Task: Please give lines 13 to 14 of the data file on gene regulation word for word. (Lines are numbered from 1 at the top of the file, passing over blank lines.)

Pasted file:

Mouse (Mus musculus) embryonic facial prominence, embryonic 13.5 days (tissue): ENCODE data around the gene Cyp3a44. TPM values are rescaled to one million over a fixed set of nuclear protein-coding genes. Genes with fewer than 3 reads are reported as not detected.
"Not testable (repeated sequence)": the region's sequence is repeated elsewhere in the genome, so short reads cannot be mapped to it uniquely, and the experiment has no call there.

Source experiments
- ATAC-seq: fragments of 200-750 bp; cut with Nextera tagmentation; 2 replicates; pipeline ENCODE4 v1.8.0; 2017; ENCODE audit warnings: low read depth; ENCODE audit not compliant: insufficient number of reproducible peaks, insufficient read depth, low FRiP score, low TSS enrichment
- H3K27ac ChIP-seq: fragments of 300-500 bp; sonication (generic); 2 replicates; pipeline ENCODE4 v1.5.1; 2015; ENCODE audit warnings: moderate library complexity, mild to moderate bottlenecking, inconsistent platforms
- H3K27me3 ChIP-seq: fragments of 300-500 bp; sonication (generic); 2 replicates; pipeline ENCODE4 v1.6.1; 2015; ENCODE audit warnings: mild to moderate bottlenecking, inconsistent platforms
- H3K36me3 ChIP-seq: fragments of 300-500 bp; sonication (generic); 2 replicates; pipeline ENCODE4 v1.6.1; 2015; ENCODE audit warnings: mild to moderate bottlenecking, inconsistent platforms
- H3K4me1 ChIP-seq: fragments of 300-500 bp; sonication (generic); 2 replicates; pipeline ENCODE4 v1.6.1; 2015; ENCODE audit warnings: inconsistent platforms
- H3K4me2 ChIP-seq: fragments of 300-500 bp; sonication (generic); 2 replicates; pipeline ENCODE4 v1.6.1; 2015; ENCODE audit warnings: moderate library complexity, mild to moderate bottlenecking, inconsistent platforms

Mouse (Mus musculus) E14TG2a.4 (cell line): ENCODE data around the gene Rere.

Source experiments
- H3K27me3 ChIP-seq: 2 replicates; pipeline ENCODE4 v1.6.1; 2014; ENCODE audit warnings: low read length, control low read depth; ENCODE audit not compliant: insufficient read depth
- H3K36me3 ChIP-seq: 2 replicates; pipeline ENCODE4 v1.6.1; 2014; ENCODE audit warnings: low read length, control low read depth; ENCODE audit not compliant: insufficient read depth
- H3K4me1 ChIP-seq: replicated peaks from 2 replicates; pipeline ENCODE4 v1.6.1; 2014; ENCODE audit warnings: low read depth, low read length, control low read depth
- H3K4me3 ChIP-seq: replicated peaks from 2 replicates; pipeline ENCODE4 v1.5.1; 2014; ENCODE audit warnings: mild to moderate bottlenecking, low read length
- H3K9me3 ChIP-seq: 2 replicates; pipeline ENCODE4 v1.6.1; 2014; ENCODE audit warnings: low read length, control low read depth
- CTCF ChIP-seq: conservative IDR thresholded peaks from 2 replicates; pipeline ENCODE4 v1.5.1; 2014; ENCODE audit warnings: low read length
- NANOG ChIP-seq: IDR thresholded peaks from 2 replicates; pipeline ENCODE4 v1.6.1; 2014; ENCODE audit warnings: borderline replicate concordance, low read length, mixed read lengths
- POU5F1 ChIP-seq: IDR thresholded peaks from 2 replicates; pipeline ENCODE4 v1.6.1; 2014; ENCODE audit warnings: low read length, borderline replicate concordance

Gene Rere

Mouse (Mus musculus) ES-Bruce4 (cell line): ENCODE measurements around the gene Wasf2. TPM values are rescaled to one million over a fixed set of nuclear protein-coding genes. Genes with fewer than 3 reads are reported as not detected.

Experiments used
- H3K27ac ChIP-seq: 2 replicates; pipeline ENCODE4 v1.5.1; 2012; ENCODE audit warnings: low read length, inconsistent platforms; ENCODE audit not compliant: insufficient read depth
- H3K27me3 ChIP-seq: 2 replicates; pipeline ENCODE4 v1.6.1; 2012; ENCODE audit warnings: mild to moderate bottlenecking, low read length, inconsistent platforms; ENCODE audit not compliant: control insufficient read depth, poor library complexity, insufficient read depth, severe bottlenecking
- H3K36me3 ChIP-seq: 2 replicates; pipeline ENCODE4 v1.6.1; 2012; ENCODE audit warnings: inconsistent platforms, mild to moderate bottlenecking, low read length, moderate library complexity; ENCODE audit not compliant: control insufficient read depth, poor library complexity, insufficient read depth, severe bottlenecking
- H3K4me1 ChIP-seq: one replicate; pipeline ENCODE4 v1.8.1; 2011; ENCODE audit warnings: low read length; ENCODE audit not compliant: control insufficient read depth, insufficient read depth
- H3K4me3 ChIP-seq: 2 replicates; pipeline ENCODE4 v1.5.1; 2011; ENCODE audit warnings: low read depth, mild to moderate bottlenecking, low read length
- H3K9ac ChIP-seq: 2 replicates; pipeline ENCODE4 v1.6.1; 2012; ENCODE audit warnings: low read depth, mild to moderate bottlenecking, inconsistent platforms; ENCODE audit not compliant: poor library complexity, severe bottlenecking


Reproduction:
- H3K36me3 ChIP-seq: 2 replicates; pipeline ENCODE4 v1.6.1; 2014; ENCODE audit warnings: low read length, control low read depth; ENCODE audit not compliant: insufficient read depth
- H3K4me1 ChIP-seq: replicated peaks from 2 replicates; pipeline ENCODE4 v1.6.1; 2014; ENCODE audit warnings: low read depth, low read length, control low read depth